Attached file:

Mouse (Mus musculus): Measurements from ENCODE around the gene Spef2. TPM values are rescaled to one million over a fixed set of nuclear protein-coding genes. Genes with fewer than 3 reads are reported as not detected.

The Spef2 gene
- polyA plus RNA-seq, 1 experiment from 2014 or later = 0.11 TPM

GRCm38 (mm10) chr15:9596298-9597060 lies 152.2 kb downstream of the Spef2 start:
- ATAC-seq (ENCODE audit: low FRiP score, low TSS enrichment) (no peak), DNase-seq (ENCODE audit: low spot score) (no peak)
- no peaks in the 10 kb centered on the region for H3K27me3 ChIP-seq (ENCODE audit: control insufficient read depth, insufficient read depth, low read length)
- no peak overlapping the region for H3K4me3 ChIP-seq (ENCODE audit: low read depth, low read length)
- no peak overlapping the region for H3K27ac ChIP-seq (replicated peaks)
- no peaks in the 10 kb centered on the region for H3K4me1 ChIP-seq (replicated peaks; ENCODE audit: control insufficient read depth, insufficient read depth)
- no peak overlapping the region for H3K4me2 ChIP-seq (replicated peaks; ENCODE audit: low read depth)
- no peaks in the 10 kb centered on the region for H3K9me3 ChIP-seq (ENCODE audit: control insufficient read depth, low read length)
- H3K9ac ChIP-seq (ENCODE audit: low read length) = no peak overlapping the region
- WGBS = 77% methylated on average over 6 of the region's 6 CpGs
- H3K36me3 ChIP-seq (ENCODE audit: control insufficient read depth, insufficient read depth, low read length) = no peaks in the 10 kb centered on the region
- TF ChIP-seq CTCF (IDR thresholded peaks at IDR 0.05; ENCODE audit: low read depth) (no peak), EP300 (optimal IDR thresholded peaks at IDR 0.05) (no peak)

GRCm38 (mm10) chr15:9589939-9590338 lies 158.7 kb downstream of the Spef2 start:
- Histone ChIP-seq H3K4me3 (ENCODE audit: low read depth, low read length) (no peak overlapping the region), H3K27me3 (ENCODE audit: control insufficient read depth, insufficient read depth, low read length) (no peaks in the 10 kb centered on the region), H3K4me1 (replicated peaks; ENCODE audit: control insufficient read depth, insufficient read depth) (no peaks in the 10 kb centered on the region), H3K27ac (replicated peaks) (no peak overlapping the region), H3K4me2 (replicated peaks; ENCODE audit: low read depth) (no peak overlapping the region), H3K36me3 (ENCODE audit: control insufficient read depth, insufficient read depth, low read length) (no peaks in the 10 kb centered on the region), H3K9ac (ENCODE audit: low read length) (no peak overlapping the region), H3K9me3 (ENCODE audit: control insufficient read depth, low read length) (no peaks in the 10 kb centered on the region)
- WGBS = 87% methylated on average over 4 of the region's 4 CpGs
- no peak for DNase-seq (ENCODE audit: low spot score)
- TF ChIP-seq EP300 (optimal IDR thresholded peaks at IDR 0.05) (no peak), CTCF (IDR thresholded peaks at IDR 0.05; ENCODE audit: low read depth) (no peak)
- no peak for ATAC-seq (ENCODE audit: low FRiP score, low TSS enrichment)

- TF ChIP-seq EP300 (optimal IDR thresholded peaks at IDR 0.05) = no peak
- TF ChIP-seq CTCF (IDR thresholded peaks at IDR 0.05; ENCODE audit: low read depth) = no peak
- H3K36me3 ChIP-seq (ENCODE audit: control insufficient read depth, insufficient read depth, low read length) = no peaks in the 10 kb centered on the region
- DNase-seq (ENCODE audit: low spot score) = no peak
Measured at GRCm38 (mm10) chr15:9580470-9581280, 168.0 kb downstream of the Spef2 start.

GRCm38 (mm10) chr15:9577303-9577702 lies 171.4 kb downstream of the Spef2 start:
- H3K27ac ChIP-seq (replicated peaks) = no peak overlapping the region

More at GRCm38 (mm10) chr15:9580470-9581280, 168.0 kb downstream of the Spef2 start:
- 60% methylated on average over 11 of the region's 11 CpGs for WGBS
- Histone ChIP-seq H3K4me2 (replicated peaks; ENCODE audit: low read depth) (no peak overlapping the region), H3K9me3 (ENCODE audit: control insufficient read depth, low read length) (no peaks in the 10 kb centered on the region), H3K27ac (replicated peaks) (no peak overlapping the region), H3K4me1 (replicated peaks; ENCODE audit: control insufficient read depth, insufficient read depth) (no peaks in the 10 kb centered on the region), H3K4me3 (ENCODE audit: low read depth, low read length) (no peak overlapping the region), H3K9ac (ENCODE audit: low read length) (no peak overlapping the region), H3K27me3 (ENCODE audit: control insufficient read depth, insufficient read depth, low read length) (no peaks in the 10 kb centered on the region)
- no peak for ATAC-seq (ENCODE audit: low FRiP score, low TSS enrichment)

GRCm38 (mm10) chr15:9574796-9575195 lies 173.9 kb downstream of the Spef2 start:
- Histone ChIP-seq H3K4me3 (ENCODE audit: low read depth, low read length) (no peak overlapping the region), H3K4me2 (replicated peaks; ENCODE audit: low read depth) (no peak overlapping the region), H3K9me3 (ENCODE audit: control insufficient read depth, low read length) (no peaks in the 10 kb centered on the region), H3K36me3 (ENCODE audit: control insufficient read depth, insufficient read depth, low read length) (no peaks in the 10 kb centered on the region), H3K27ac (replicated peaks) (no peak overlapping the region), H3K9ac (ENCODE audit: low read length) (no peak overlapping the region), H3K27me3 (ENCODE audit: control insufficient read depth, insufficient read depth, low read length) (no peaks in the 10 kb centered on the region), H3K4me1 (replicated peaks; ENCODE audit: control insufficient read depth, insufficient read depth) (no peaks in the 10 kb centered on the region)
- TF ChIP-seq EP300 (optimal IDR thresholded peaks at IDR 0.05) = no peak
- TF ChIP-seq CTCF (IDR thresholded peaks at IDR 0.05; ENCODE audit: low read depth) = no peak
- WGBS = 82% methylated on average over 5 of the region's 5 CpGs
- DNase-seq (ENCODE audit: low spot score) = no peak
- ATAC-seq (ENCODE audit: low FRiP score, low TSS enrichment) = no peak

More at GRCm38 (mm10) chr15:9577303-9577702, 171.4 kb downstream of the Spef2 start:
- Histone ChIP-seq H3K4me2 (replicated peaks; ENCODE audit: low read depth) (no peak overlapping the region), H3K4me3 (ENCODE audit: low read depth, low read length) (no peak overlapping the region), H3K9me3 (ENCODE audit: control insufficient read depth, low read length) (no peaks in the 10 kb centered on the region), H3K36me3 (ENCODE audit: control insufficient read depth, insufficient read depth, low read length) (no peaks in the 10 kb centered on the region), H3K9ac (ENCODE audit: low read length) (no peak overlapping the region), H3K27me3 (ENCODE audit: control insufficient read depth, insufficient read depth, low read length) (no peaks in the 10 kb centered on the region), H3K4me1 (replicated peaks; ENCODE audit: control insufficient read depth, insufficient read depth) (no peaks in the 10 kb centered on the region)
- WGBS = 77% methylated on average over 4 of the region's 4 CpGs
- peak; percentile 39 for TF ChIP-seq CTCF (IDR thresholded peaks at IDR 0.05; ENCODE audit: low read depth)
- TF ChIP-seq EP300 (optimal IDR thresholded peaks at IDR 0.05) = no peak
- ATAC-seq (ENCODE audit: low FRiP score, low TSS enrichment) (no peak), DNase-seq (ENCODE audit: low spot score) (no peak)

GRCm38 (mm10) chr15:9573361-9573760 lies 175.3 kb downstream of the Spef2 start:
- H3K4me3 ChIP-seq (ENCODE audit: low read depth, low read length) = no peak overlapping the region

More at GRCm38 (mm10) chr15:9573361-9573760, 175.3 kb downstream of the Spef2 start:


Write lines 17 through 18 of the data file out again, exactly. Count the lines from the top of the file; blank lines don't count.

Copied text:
- Histone ChIP-seq H3K4me3 (ENCODE audit: low read depth, low read length) (no peak overlapping the region), H3K27me3 (ENCODE audit: control insufficient read depth, insufficient read depth, low read length) (no peaks in the 10 kb centered on the region), H3K4me1 (replicated peaks; ENCODE audit: control insufficient read depth, insufficient read depth) (no peaks in the 10 kb centered on the region), H3K27ac (replicated peaks) (no peak overlapping the region), H3K4me2 (replicated peaks; ENCODE audit: low read depth) (no peak overlapping the region), H3K36me3 (ENCODE audit: control insufficient read depth, insufficient read depth, low read length) (no peaks in the 10 kb centered on the region), H3K9ac (ENCODE audit: low read length) (no peak overlapping the region), H3K9me3 (ENCODE audit: control insufficient read depth, low read length) (no peaks in the 10 kb centered on the region)
- WGBS = 87% methylated on average over 4 of the region's 4 CpGs